In New Digs

V Fine Thai Dining takes advantage of its beautiful downtown space and patio

While downtown Tucson's restaurant scene is growing in both abundance and diversity, it's severely lacking in patio and green space. V Fine Thai Dining, formerly Vila Thai, is filling that void with their new digs in the space that used to house Chileverde and Centro.

The new incarnation of V Thai is nearly triple the size of the old space on University Boulevard, with an expanded menu, including many new grilled items and sticky rice. Though the menu is not as expansive as those at many Thai restaurants, it's approachable for those unfamiliar with Thai cuisine, and there are still plenty of options for vegetarians, carnivores and lovers of Thai food alike.

When restaurants relocate, it often leads to mixed results, and V Thai is no exception. Both visits had positives and negatives, and there seem to be some kinks being worked out. On our first evening visit, the restaurant and patio were pretty empty, and our server seemed distant and aloof. The appetizers were the highlight of the meal, food-wise. The crab puffs ($8) were large, crisp pockets of cream cheese and actual crab, with a sweet chili dipping sauce. The spring rolls ($7) were a treat, and despite being deep-fried, were light and delightful, packed with mushrooms, ginger, green onions, garlic and cabbage.

The entrées didn't fare quite as well; my drunken noodles with tenderloin ($14; $12 for chicken or $16 for shrimp) were a little low on the noodle-to-other-stuff ratio for my taste, and the vegetables were cut too large for easy forking. The slices of tenderloin were cooked to a nice medium-rare, but the whole dish was so drenched in the stir-fry seasoning that the sole distinguishable feature between meat, vegetable and noodle was the texture. Ted's Thai bouillabaisse ($22) was quite tasty, but seemed to be lacking in the Thai herbs advertised on the menu, and the snow-crab legs were overcooked, making the meat a little on the chewy side. The scallops were perfectly cooked, and there was an abundance of shrimp, clams and mussels. Although it lacked a particular "Thai" flavor, the tomato broth was tasty and seasoned well.

On our second dinner visit (V Thai isn't yet open for lunch, but the owners have plans to add lunch hours sometime in the fall), the food was absolutely spot-on, although the service still needed some polish. It was a cool evening, so we decided to take a seat on the patio. Ted ordered a sabai sabai ($9), which is a Mekong with mint, Sprite and lime. Although the flavors were nice, the price tag seemed a bit steep for the size and strength of the drink.

Our server was gracious, but seemed a little nervous, and appetizers arrived quickly. The herb summer rolls ($7, or $9 with either green-papaya shrimp or spicy tuna) were fresh and delightful, and beautifully presented, almost in the style of a sushi roll. The calamari ($10) was also quite tasty, fried to an airy perfection with a nicely seasoned breading, though the portion size for a $10 appetizer was quite small.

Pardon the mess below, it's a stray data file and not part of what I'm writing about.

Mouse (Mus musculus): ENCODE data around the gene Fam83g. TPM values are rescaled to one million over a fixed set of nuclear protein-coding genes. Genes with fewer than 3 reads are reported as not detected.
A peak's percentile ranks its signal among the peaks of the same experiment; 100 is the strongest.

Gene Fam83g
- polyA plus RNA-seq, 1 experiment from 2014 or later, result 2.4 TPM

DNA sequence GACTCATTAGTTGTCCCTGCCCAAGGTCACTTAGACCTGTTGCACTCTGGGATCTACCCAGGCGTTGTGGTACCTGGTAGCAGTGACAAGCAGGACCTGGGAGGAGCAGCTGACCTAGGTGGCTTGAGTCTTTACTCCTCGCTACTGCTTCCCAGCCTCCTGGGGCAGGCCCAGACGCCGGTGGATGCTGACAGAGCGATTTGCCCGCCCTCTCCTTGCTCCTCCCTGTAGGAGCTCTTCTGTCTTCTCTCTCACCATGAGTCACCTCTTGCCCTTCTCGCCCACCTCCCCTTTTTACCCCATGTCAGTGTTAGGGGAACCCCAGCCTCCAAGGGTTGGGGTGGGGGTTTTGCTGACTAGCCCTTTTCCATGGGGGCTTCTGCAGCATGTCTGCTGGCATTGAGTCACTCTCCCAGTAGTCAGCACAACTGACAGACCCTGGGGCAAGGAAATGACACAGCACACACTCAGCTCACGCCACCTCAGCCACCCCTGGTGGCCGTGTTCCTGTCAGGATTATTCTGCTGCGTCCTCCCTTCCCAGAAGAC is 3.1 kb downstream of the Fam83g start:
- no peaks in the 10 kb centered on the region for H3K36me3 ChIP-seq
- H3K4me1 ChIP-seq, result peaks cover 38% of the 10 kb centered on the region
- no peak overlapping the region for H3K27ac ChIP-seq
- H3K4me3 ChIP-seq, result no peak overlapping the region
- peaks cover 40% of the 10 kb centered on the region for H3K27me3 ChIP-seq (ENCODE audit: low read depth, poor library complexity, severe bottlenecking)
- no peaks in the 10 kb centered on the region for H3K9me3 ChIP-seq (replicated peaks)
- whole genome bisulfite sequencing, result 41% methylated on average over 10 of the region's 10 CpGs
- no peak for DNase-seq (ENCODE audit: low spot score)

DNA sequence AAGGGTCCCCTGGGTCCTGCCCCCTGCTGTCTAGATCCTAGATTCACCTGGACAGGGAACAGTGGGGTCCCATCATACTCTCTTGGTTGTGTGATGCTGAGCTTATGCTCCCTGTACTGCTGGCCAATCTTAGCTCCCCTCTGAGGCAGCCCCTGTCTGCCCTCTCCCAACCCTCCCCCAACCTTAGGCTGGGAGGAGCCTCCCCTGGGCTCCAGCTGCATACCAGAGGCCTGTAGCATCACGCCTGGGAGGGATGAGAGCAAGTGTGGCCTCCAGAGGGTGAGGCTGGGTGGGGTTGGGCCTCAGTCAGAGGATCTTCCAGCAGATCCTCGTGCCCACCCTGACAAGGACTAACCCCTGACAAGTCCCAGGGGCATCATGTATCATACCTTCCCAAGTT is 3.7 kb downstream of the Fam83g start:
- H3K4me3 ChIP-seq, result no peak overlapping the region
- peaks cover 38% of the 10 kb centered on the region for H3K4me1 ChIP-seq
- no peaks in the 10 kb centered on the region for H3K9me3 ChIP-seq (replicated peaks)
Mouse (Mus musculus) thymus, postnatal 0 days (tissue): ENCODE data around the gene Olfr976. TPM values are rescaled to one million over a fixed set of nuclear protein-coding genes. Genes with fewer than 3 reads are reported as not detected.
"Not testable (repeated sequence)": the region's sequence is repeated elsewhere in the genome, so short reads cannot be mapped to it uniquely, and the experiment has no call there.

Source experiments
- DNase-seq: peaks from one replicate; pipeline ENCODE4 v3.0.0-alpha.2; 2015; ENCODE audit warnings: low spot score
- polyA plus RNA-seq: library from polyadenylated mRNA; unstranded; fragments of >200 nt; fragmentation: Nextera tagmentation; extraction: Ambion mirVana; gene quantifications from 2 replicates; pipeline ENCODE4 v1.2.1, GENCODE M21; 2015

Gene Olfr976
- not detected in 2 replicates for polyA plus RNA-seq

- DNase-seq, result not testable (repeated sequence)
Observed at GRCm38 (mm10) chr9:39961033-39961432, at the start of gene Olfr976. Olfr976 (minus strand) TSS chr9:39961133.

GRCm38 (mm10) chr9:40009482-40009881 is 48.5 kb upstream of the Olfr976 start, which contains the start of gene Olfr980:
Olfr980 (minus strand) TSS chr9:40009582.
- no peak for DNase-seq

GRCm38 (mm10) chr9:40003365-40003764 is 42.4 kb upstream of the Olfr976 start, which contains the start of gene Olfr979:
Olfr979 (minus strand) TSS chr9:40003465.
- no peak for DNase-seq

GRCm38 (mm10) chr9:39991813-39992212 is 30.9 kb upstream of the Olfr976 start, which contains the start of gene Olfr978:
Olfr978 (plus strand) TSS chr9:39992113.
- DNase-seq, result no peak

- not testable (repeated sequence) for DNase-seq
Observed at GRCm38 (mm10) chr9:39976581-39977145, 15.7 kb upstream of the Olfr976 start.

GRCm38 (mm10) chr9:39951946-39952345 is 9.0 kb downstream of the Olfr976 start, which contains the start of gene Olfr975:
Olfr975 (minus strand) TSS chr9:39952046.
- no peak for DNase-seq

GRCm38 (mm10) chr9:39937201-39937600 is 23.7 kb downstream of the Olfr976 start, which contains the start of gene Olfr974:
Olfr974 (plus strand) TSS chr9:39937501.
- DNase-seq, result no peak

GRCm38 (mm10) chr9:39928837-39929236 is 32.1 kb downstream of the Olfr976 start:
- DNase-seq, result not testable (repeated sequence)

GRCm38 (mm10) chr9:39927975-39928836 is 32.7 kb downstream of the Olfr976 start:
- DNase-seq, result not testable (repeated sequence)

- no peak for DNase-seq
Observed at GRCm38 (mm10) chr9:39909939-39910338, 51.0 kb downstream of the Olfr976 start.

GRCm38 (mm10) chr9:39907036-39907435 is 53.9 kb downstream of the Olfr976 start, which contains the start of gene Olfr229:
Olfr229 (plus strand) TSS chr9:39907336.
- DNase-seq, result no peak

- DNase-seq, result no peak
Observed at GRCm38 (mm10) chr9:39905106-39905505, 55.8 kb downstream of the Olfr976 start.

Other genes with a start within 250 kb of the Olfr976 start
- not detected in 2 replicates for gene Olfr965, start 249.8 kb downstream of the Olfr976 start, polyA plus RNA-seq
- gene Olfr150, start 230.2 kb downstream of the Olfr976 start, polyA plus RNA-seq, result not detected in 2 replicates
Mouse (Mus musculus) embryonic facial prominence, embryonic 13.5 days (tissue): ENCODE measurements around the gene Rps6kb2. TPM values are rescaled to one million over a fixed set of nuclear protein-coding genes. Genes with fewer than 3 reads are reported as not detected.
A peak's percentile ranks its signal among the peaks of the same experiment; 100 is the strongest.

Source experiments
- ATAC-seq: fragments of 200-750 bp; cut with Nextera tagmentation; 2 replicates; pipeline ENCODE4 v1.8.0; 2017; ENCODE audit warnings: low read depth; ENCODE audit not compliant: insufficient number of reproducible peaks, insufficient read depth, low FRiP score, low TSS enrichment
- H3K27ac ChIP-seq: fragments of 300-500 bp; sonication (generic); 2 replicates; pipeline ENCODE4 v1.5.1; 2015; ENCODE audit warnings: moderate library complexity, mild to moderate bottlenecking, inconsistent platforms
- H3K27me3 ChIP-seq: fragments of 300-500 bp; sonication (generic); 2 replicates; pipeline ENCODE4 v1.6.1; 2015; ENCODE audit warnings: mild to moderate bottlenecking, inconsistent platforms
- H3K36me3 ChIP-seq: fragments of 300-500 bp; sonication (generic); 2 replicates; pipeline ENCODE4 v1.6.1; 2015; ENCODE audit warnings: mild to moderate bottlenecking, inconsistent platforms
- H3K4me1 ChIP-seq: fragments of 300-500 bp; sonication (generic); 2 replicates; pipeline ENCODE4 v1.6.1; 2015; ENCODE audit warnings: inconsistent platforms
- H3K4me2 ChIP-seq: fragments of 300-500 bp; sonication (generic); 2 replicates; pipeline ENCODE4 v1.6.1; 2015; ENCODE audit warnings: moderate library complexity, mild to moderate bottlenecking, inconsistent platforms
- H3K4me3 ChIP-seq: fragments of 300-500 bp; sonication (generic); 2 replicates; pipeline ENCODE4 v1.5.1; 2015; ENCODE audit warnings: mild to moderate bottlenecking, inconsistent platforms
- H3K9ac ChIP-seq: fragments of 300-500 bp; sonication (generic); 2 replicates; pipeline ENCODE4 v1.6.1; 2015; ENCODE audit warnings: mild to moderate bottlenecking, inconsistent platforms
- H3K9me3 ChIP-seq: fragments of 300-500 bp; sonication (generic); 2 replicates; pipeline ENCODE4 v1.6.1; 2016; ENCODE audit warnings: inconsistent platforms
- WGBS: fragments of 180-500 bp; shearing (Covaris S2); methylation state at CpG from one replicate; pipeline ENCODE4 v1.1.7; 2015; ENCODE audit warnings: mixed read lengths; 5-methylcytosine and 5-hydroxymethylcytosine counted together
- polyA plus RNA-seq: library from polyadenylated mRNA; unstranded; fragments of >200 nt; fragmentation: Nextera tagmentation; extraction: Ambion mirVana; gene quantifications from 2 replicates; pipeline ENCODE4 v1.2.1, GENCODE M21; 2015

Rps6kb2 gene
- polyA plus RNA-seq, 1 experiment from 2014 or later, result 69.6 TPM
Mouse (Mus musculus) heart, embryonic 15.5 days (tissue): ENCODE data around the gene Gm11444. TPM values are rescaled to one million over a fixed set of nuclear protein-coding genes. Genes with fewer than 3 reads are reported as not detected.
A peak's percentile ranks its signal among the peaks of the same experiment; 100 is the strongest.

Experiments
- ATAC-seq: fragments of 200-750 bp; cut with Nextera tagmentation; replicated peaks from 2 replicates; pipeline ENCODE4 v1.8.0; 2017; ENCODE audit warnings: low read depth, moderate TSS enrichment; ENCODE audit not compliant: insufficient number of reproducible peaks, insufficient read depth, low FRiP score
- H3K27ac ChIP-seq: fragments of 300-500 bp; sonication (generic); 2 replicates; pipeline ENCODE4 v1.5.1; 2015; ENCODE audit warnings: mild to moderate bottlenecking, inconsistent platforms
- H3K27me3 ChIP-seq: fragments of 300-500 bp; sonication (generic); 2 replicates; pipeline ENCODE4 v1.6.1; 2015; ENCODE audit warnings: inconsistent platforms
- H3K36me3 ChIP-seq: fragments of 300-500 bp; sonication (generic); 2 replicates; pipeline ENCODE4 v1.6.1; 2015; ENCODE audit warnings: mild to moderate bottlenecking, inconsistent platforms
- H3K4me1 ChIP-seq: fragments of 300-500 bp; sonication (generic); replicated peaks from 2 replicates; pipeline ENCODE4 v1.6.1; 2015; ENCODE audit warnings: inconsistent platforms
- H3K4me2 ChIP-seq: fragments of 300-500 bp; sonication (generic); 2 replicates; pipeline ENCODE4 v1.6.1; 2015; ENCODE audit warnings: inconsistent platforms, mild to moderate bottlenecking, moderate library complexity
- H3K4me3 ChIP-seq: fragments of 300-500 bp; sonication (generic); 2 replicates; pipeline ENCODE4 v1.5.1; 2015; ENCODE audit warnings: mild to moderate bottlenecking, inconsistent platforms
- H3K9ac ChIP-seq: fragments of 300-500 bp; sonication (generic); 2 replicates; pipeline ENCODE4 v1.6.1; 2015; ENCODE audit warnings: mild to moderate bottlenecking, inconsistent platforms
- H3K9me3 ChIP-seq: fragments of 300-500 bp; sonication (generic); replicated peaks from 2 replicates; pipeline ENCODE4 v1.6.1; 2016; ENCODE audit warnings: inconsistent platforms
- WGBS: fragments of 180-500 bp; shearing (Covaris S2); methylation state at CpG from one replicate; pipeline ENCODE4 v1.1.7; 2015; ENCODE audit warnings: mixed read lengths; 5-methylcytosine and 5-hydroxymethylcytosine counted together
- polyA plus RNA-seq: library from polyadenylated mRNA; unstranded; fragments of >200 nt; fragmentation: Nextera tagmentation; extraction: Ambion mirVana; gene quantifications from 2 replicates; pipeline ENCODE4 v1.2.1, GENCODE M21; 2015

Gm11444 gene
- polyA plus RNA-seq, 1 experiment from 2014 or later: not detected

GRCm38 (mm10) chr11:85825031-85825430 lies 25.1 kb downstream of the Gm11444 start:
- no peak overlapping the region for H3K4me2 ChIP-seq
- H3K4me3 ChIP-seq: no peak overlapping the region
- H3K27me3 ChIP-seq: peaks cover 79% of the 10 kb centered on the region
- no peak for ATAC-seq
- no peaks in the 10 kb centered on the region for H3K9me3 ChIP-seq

The entrées took quite a while to come out, but they were excellent. Ted ordered the special, a lamb massaman curry with potatoes ($22). The lamb chunks were plentiful and grilled to a perfect medium-rare, and the curry was ever so slightly spicy. I opted for my absolute favorite Thai dish, tom kha, with shrimp ($10; $8 for chicken, or $16 for mixed seafood). Tom kha is a spicy, coconutty mix of mushrooms, galangal, chiles and a few other tasty additions, depending upon the chef, and V Thai makes an excellent version. The coconut offsets the slight heat from the spice, and the mushrooms and shrimp were plentiful and not overcooked.

One thing detracted from our evening experience: The chef, who was intermittently in and out of the kitchen, was smoking near the outdoor dining area. OK, I understand that you can smoke on any patio that you'd like, as long as you're 20 feet away from the entrance, but during my time working in kitchens, it was taboo for the staff to smoke anywhere near any diners, ever, purely from a professional standpoint.

We ended our evening nicely, with black-rice pudding for dessert ($6)—my second choice, as they were out of the assorted tropical ice creams ($5), as well as a drink featuring one of V Thai's house-infused liquors ($9), with pineapple-infused vodka mixed with a ginger liqueur.

Despite some inconsistencies in the food and service, with a little polish and professionalism, V Fine Thai Dining could be a great addition to the growing downtown scene.

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